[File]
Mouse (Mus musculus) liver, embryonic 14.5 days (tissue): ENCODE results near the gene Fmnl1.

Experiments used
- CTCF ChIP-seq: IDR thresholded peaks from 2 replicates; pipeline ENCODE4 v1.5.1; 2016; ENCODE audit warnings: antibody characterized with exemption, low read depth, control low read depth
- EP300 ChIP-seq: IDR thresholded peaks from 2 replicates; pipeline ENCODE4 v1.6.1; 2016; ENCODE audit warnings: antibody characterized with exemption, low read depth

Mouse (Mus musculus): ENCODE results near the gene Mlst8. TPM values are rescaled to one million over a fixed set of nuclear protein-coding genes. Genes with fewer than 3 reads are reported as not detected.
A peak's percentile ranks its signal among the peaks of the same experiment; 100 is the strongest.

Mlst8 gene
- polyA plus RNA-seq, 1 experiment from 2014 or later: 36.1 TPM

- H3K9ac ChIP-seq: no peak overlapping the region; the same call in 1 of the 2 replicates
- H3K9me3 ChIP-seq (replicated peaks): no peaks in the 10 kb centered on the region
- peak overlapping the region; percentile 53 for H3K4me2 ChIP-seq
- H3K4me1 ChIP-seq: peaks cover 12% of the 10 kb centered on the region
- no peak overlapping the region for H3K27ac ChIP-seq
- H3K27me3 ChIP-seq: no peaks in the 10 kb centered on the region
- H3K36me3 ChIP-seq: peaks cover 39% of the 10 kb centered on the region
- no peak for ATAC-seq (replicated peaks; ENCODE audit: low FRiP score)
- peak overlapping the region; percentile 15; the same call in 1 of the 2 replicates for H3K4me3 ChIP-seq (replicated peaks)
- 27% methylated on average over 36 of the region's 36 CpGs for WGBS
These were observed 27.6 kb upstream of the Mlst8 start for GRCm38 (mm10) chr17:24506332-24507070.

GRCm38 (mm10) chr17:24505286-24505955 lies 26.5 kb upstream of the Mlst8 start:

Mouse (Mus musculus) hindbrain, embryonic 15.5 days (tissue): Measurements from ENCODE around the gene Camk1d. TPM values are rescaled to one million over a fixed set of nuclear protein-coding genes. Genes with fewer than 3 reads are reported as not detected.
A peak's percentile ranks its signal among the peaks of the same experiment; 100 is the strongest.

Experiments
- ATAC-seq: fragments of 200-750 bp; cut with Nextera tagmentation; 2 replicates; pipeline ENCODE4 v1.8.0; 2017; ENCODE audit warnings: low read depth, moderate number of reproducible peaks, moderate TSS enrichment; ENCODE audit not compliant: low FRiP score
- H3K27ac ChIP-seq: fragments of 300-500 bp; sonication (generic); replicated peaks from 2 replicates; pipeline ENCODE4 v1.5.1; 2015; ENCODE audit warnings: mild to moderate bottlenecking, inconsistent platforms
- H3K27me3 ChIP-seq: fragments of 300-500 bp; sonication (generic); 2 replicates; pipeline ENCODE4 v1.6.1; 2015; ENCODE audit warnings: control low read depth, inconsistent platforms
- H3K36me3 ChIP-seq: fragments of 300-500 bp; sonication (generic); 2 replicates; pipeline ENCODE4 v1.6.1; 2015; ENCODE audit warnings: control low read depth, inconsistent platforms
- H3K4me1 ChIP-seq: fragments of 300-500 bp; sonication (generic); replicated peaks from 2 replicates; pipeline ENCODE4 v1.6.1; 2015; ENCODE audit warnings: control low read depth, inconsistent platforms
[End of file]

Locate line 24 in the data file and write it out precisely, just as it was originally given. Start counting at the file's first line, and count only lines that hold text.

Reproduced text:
- ATAC-seq: fragments of 200-750 bp; cut with Nextera tagmentation; 2 replicates; pipeline ENCODE4 v1.8.0; 2017; ENCODE audit warnings: low read depth, moderate number of reproducible peaks, moderate TSS enrichment; ENCODE audit not compliant: low FRiP score